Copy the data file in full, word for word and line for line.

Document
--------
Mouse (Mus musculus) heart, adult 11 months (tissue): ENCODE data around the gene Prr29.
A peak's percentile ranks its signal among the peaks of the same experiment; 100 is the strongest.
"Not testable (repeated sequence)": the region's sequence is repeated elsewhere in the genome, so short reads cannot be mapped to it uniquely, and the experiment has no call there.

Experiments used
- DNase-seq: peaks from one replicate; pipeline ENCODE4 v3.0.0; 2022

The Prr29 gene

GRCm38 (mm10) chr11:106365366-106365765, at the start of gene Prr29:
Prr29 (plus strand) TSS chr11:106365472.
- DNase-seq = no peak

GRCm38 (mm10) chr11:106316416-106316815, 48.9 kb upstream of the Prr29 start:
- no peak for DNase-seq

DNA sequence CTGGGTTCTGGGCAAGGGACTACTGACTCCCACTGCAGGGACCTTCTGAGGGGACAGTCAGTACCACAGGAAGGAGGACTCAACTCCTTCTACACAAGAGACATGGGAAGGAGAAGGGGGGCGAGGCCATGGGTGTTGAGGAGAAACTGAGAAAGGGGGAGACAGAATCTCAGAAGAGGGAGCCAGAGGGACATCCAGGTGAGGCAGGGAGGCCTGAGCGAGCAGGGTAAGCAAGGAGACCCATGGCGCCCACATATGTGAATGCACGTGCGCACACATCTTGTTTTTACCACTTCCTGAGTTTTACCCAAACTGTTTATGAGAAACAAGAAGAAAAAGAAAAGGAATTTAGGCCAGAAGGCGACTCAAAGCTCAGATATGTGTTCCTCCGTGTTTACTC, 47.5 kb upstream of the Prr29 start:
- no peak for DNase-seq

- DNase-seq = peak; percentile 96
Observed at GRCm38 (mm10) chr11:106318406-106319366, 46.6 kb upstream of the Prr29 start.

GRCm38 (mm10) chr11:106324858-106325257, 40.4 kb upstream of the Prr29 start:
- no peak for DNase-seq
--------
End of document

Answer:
Mouse (Mus musculus) heart, adult 11 months (tissue): ENCODE data around the gene Prr29.
A peak's percentile ranks its signal among the peaks of the same experiment; 100 is the strongest.
"Not testable (repeated sequence)": the region's sequence is repeated elsewhere in the genome, so short reads cannot be mapped to it uniquely, and the experiment has no call there.

Experiments used
- DNase-seq: peaks from one replicate; pipeline ENCODE4 v3.0.0; 2022

The Prr29 gene

GRCm38 (mm10) chr11:106365366-106365765, at the start of gene Prr29:
Prr29 (plus strand) TSS chr11:106365472.
- DNase-seq = no peak

GRCm38 (mm10) chr11:106316416-106316815, 48.9 kb upstream of the Prr29 start:
- no peak for DNase-seq

DNA sequence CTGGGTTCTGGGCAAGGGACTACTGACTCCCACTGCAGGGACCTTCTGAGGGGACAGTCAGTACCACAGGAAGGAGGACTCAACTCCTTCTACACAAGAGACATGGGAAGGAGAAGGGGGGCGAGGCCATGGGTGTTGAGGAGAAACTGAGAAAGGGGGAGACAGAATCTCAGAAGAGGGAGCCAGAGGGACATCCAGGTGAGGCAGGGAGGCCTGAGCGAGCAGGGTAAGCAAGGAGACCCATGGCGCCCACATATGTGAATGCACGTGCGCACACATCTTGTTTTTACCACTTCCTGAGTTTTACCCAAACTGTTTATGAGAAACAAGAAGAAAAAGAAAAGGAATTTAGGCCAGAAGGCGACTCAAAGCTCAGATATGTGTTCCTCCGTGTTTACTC, 47.5 kb upstream of the Prr29 start:
- no peak for DNase-seq

- DNase-seq = peak; percentile 96
Observed at GRCm38 (mm10) chr11:106318406-106319366, 46.6 kb upstream of the Prr29 start.

GRCm38 (mm10) chr11:106324858-106325257, 40.4 kb upstream of the Prr29 start:
- no peak for DNase-seq